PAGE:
China calls the U.S. on its $50 billion retaliatory tariff threat


It’s getting easier to say that the U.S. and China are engaged in an all-out trade war.

It has definitely been a frosty end to the week as the U.S. confirmed on Friday that it plans to add roughly $50 billion in trade tariffs under Section 301 on certain Chinese goods effective July 6. The White House made it clear that the action was a response to “unfair trading practices and theft of U.S. intellectual property and technology.”

Even before the U.S. tariffs were confirmed, President Trump said that if China retaliated the U.S. would up the anti to $100 billion.

By day’s end, China had called President Trump’s bluff and confirmed its retaliation with $50 billion in tariff of its own, also effective July 6th.

The list of goods that would be impacted by the Chinese tariffs include soybeans, corn, wheat, cotton, rice, sorghum, beef, pork, poultry, fish, dairy products, nuts and vegetables.

Some in the U.S. agriculture community are giving the president the benefit of the doubt, but not everyone is.

Alan Kemper, past president of American Soybean Association and National Corn Growers Association and trade adviser to the USDA and USTR, tweeted:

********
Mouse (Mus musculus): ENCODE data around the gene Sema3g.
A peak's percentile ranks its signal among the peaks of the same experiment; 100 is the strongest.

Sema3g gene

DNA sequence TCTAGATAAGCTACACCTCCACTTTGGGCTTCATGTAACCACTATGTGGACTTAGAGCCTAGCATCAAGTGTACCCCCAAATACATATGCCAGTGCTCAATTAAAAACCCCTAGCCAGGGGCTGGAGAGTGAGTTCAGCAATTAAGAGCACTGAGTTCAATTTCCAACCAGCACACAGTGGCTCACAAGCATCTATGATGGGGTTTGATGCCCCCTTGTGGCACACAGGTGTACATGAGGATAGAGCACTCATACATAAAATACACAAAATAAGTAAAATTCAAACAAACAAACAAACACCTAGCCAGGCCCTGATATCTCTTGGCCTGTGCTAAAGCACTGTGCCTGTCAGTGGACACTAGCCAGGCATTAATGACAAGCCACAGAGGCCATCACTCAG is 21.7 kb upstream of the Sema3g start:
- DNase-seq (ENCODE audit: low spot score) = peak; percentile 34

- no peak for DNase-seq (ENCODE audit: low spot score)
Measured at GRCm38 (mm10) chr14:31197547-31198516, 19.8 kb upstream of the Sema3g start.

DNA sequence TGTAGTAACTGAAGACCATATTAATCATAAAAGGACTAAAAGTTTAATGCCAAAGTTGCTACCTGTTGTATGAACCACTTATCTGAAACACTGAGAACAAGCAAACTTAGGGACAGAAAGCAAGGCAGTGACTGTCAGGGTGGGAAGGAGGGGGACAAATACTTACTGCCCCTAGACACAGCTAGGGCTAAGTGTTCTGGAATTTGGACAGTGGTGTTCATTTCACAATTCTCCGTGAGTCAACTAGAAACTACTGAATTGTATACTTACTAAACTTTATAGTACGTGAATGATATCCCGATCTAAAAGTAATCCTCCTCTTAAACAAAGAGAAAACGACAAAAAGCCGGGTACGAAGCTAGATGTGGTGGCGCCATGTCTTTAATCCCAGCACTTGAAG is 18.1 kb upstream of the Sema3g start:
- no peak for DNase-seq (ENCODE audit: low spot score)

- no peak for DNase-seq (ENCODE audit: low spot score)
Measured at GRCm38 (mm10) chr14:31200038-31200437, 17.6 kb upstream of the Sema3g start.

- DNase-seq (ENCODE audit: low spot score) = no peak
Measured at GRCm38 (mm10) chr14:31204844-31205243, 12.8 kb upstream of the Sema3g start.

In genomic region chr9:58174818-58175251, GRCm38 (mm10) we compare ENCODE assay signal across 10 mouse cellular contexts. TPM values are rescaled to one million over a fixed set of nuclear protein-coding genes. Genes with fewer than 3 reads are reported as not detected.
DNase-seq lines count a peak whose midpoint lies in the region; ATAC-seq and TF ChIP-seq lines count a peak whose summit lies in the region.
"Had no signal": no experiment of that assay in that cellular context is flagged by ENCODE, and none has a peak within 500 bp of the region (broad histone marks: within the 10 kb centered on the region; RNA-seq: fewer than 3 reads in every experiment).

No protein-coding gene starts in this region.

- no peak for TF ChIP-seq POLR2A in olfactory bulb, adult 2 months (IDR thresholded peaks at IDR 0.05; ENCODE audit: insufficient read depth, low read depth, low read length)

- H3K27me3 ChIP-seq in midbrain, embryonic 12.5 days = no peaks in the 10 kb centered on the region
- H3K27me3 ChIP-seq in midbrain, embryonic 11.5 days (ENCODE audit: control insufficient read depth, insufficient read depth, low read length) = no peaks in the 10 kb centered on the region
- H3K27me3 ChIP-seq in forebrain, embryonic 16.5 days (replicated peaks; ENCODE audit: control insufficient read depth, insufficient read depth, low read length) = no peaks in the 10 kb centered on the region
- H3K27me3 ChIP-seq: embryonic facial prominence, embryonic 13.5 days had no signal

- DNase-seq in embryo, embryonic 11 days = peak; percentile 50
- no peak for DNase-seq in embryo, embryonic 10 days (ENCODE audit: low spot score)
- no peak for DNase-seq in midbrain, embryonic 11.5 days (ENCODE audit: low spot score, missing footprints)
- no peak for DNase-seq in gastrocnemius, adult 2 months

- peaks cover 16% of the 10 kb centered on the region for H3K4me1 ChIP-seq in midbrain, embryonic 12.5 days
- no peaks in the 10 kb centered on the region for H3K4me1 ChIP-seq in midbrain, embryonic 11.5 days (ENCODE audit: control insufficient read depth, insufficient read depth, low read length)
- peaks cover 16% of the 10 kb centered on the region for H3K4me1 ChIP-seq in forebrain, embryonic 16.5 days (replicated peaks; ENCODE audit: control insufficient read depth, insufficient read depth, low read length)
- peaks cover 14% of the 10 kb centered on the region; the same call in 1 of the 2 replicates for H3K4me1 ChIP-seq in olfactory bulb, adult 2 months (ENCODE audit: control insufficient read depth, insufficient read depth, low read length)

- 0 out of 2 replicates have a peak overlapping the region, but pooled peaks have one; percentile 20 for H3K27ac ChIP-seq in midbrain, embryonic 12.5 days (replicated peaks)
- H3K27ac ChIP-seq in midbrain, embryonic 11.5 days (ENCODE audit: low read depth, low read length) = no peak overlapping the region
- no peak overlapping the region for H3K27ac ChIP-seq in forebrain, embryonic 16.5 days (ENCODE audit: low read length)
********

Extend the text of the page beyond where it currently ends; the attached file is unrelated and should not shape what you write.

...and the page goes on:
The tariff tit for tat is certainly counter to the belief the relationship between the U.S. and China was improving. It’s also clear today that President Trump’s boasts about a trade deal back in May were slightly premature.

“Since these tariffs will not take effect until July 6th, it gives the U.S. and Chinese negotiators time to come to some sort of agreement that will kick those tariffs away,” noted Jim Wiesemeyer, Washington Analyst with ProFarmer on Agritalk on Friday,

The performance of November soybeans has not been stellar in the past week or month or three months.

Courtesy of Barchart

Some traders believe that the drop in soybeans has more to do with fair weather and improved crop conditions, but ignoring the impact of a trade war could prove dangerous.

U.S. based agricultural trade advocacy group Farmers for Free Trade tweeted on Friday that, “Soybean exports to China could drop by a whopping 65 percent if China imposes a 25 percent tariff on U.S. soybeans.”

Farmers and market traders will be watching whether President Trump follows through on his threat to impose an additional $100 billion in tariffs as promised.

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Categories: Ag Policy / Trade

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